My quest for saltwater species taken with a fly rod continued to elude me, defying all odds, on coastal Rhode Island. There were no fish seen or caught in my pleasant trials along Quonnie Pond, at the sand bar on Conimicut, or from a levee in Narragansett Bay. A perfect skunk!
Who else could boast a zero grade for casting feathers at a dozen mid-Atlantic and Caribbean sites? Not many, I’m sure. And even though a teetering sector of my rational mind still offers that old “You were in the right place at the wrong time” argument, the remaining mental chambers will have none of it. They insist that Salty Walt defer to the “Rivertop Rambler” in all future outings with a fly… I’m listening.
So, the real catch was elsewhere, right? Sure, from the family ties, from the fresh coastal air and brush of brackish water, from the sight of swans and ospreys, and even from the sweep of all too many holiday celebrants. Spring had been prison-like for people everywhere, thanks to the pandemic, but summer was proclaiming independence.
Celebrants kept their social distance from each other or displayed their ignorance head to head, aligned with the spirit of exploding cherry bombs or with a full moon that competed with the rain of fireworks on the changing tides of the Atlantic.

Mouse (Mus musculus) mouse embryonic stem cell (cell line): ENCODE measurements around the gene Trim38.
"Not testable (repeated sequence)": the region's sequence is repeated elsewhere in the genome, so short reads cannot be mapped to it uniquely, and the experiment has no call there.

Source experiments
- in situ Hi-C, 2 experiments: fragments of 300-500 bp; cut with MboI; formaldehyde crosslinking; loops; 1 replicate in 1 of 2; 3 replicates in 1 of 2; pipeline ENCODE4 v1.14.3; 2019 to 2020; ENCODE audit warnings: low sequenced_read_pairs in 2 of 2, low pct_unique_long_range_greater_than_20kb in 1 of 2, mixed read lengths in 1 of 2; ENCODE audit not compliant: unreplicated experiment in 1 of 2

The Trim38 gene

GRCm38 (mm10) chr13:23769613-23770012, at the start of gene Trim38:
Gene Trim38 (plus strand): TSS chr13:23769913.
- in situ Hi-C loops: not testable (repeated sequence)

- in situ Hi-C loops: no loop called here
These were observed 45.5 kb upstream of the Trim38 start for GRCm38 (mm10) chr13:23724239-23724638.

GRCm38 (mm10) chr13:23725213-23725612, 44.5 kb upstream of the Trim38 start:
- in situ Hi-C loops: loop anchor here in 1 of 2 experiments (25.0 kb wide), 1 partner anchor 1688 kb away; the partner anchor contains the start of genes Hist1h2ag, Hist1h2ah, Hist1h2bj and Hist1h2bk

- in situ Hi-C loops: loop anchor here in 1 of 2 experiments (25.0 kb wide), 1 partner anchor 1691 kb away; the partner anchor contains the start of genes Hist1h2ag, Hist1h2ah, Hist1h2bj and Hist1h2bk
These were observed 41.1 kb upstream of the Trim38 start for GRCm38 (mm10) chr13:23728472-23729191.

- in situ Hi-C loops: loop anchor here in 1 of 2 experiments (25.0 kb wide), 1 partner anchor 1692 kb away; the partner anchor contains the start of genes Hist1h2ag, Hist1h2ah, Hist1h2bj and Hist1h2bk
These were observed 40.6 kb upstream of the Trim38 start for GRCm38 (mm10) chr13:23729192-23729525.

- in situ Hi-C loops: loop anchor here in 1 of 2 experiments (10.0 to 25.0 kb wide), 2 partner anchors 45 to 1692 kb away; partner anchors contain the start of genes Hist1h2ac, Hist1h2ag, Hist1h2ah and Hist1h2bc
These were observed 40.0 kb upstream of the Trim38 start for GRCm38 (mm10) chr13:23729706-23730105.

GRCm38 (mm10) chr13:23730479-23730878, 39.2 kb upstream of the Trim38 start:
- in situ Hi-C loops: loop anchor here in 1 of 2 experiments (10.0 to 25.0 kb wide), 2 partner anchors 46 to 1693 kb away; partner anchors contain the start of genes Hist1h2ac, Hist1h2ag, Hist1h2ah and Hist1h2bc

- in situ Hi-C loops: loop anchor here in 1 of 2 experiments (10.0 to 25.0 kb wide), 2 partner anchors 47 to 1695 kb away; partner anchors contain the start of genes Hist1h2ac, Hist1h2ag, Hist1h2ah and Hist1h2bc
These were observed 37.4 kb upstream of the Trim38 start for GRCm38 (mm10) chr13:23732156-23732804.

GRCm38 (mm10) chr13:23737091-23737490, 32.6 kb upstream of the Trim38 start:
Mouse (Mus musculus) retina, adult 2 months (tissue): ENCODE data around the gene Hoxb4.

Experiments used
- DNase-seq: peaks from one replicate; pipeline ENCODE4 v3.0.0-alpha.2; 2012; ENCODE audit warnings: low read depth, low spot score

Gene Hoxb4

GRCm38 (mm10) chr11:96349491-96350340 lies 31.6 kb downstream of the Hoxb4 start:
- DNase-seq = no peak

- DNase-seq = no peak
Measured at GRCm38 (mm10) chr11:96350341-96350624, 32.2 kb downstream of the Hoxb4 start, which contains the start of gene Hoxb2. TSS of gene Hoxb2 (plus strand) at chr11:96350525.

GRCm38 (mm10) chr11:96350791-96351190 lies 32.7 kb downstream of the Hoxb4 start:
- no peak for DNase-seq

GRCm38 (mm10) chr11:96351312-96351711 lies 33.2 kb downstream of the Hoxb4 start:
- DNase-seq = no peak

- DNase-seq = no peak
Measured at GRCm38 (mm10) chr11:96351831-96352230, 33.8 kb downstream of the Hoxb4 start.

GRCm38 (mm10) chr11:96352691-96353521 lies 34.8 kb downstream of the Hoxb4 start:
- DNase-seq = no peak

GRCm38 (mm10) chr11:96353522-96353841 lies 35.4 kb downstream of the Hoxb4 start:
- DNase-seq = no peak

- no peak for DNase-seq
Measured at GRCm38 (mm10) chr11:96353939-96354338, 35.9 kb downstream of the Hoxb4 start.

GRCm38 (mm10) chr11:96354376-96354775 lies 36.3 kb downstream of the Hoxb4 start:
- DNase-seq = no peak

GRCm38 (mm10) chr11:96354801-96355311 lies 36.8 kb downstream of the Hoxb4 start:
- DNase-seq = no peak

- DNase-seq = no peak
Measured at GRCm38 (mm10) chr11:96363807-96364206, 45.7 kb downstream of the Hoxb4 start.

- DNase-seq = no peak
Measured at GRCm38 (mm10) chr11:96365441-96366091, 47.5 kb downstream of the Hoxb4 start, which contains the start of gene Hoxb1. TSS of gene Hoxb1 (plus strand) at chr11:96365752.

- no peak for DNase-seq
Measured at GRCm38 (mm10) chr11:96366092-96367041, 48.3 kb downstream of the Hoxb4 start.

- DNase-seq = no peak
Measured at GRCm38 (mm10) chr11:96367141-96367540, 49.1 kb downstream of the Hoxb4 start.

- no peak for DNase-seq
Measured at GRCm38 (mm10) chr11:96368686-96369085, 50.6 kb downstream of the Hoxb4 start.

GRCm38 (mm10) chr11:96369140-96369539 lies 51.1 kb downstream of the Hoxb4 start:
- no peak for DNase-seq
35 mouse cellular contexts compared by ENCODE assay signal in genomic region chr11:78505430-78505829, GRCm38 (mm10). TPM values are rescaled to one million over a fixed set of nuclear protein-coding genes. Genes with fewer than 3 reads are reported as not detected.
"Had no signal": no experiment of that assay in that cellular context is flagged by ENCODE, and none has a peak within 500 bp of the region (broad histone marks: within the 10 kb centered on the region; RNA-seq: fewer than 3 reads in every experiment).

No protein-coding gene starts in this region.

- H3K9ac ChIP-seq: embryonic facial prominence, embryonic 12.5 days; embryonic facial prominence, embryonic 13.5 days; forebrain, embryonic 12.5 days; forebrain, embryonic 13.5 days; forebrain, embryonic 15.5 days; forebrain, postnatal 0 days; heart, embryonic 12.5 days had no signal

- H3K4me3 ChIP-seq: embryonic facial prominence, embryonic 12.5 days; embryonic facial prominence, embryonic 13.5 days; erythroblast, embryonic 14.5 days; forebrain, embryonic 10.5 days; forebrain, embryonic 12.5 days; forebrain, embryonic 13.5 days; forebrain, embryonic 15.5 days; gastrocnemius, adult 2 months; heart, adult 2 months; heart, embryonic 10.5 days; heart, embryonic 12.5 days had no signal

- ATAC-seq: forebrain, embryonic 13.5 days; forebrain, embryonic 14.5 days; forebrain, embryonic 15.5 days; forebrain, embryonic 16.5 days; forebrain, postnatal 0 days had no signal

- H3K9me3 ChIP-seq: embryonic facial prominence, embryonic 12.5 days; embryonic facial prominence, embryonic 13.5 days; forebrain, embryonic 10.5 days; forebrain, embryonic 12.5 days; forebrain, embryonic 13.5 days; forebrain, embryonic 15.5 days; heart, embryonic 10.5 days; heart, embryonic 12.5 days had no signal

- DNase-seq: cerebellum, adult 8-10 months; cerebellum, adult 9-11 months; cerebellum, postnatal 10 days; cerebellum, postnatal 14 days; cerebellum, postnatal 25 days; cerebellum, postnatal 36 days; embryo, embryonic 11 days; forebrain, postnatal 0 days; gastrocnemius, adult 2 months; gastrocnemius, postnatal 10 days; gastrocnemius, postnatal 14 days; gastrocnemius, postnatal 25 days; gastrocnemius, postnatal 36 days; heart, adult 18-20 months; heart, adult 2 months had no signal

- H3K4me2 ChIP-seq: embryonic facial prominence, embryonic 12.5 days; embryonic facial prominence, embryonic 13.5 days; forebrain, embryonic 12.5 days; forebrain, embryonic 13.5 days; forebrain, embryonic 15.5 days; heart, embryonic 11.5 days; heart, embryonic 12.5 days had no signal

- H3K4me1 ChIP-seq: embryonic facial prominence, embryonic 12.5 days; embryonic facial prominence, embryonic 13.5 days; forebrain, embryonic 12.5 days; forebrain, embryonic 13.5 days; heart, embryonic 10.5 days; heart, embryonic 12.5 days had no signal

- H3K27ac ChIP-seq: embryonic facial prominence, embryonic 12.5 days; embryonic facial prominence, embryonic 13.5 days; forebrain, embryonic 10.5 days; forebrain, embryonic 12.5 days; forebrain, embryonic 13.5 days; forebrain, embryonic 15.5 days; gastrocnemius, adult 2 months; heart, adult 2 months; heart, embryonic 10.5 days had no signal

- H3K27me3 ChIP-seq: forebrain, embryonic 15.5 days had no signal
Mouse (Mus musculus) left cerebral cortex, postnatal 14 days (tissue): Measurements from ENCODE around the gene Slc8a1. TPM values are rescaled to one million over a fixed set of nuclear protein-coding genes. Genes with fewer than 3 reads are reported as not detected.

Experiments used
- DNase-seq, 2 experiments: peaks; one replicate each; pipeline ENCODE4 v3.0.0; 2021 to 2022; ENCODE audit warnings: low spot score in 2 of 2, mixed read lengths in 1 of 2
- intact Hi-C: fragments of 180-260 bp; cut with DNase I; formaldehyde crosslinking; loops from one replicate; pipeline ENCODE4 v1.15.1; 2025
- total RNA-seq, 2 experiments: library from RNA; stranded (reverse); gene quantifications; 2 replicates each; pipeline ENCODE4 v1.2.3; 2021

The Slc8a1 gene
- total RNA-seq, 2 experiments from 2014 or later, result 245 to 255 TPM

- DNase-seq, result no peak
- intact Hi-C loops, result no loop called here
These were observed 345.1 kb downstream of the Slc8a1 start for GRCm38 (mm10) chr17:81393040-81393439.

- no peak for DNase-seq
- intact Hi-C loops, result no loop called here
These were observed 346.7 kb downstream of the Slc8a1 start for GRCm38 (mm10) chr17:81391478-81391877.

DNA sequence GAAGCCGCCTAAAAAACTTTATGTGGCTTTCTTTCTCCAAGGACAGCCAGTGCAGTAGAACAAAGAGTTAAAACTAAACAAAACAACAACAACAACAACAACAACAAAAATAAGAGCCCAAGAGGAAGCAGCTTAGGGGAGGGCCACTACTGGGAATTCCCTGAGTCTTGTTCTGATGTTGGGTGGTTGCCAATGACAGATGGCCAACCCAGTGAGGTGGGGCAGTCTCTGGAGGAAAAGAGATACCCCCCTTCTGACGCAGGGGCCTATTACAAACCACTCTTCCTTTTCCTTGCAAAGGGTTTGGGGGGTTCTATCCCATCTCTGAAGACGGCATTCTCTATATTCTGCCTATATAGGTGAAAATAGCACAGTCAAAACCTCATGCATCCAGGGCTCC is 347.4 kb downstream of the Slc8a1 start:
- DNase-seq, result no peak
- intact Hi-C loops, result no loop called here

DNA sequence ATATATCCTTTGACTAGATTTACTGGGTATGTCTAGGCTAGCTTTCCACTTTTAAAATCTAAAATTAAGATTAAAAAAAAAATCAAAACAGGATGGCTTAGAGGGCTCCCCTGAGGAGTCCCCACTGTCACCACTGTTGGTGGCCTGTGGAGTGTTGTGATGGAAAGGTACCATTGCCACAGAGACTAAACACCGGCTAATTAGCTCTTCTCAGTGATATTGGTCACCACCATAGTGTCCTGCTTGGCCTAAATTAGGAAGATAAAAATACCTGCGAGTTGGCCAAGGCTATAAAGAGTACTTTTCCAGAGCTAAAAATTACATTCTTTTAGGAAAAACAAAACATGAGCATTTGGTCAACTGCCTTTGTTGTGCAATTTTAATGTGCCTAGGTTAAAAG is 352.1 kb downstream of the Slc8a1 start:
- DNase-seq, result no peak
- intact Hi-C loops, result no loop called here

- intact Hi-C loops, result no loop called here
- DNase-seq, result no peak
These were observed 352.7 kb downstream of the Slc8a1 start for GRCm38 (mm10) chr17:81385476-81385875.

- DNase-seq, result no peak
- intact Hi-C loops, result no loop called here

One of our interesting hikes occurred at Trustom Pond National Wildlife Refuge, an 800-acre tract described as “the only undeveloped salt pond in Rhode Island.” This former sheep farm is lined with great stone walls enclosing native grasslands, shrubland, forest, marshes, and sandy beaches with observation platforms and pedestrian benches.
And speaking of the bay, I’ll remind anyone interested in poetics (the last time, I promise) that my latest– a 71-page handbound volume– is available now from FootHills Publishing, Amazon, and Wood Thrush Books, as well as from the old rambler at his high hills abode.
“New poetry by the naturalist and writer Walt Franklin, set in upstate New York. Appalachian Dawn, The Waterthrush, In Jewelweed, Eastern Coyote Poem, Swamp Magic… straightforward, well-crafted, nature-related verse from one of the region’s passionate stewards.” — W. McLaughlin, reviewer.
around the Sun
drawing the Moon
thru his embered tail
plays and hunts
creation in his eye
the Earth at his claw
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